I tired Charley Browns’ all-you-can-eat weekend brunch on a recent Sunday, and give the food high marks. I’m a taco lover, and accordingly I ate only tacos—28 of them. While that might sound like a lot of food, I ordered them without cheese, and that made them significantly less filling.
I’m glad that the restaurant offers homemade soft corn tortillas. It’s doing so sets it apart from Mexicano, the Rembrandt Hotel’s Mexican restaurant: Mexicano buys its soft corn tortillas from a distributor, and they are loaded with preservatives. So I give full marks to Charley Browns for getting its tortillas right.
The shrimp in my tacos were large, flavorful, and plentiful. The chicken was good too, but the shrimp stole the show. The music and décor were fitting, and the memes in the bathroom were a riot.
I was pleased to see Chef Primo Rivera on the premises. He looked to be off duty (he wasn't wearing an apron), but he spent a few seconds chatting with each of the three occupied tables, mine included.
The promotion includes soft drinks and local bottled water. I had two small bottles of the latter.
My only complaint—and it is a significant one—is that the restaurant charged me for jalapeño slices: 50 baht per cup. I didn’t realize I’d been charged until I asked for my check. The brunch price is 900 baht net, so I planned to give the waiter 1,000 baht and tell him to keep the extra 100 as a tip. Alas, I was presented with a bill for 1,000 baht: 900 for the brunch and 100 for two cups of jalapeño slices. Given that I had only the brunch menu on my table (I gave back the regular menu almost as soon as I sat down), I did not see that the regular menu lists jalapeños as an extra that cost 50 baht per cup. Plus, jalapeños are an ingredient on the Nachos Supreme, which is one of the brunch offerings, so I’m surprised that I was charged extra for the sides of jalapeños, though I could have ordered as many plates of nachos as I could eat, for no extra charge. I’d like to think that I saved the restaurant a lot of money on cheese, too, since I asked for tacos without it. In any case, when a customer avails himself of an all-you-can-eat menu, a well-managed restaurant should have its waiters inform him immediately if any items he orders will cost extra.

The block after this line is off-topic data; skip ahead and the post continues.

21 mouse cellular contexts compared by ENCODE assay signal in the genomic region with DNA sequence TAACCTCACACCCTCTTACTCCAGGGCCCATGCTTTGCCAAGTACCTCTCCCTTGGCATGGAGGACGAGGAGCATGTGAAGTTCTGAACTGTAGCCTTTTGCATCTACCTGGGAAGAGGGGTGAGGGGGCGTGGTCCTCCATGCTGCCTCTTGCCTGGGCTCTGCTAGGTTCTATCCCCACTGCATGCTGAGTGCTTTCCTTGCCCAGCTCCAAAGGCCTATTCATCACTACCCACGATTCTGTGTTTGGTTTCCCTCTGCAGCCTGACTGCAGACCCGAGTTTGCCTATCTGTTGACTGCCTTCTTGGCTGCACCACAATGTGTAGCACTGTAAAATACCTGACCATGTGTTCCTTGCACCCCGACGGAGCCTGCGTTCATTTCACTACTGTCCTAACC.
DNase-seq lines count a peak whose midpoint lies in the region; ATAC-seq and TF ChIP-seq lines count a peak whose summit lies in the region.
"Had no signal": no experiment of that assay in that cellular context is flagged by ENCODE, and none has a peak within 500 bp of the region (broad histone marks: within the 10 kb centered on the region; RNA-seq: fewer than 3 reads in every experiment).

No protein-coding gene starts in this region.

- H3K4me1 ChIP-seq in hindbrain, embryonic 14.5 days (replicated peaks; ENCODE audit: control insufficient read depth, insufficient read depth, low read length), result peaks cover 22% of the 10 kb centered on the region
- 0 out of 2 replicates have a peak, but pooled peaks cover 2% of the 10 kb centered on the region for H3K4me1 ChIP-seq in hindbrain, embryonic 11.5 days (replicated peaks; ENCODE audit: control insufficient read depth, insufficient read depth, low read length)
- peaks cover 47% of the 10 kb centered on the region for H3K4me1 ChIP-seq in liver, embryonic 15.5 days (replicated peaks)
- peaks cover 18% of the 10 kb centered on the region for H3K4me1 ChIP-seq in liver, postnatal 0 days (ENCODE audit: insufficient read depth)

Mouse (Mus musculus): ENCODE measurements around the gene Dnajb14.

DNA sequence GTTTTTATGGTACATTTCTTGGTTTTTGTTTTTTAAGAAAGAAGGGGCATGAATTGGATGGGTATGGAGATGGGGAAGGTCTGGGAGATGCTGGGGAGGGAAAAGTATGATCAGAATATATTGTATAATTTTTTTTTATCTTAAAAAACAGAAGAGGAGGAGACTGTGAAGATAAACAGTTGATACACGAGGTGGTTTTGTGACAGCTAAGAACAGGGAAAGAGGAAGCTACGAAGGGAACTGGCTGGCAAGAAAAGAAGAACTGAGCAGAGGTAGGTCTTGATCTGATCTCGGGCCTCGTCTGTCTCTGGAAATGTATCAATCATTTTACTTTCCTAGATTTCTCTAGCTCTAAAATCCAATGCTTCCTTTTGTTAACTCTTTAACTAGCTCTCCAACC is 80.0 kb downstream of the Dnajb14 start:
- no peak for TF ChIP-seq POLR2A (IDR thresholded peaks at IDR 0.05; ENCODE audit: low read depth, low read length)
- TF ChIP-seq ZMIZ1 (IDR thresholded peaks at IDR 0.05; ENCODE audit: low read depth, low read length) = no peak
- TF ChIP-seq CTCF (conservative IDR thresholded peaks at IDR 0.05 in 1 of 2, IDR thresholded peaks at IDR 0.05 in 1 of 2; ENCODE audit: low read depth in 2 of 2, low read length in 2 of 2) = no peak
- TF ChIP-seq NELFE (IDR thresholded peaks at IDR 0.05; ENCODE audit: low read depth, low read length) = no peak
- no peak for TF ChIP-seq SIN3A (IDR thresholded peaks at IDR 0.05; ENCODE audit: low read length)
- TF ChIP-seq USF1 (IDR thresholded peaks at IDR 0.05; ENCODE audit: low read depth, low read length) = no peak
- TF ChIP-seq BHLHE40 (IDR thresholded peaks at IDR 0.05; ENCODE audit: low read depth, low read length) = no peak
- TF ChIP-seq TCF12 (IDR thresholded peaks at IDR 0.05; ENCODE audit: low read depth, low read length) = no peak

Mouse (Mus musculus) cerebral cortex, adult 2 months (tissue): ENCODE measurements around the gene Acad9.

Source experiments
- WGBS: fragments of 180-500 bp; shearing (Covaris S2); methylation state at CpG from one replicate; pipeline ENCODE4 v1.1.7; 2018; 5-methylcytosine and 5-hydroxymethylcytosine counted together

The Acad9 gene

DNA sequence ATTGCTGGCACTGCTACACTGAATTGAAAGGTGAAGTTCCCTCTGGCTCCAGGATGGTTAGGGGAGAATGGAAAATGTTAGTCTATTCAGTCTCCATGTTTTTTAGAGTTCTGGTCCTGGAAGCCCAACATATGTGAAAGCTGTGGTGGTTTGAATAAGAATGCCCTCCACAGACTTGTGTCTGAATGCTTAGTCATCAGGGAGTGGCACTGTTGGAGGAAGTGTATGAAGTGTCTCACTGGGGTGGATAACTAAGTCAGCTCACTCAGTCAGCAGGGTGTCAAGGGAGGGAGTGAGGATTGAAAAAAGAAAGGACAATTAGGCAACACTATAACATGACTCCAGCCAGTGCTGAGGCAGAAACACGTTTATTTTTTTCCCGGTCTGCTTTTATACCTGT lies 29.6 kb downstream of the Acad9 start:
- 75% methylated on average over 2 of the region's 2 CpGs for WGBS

Having noted that Charley Browns has far better soft corn tortillas than Mexicano, it’s only fair to note that Mexicano’s all-you-can-eat Sunday brunch does not charge extra for side orders of jalapeños. For that matter, neither does Sunrise Tacos, ever; jalapeños are part of Sunrise’s free salsa bar. Now, I’m not demanding that Charley Browns make jalapeños free when ordering from the a la carte menu. I would, however, like to see them included with the all-you-can-eat Sunday Brunch. At the very least, the staff should make clear upfront to any brunch customers who order jalapeños that they cost extra.
My disappointment upon receiving my check was compounded by Chef Primo’s apparent lack of concern for my case. He was sitting alone at a corner table, and was to the best of my knowledge within clear earshot of me as I told my waiter that I was surprised by the jalapeño charge. If for some reason Chef Primo couldn’t hear our conversation, I’m almost certain he could clearly see the unhappy look on my face as I paid my bill. Alas, he left his table and went to the kitchen; I didn’t see him again before I left.
In short, the food was delicious, but the experience was marred by an ill-conceived charge, miscommunication, and a feeling that I’d been had. It was a check with a nasty surprise. I know times are tough for restaurants, but alienating a customer in this way for such a petty amount of money is not good for the bottom line.
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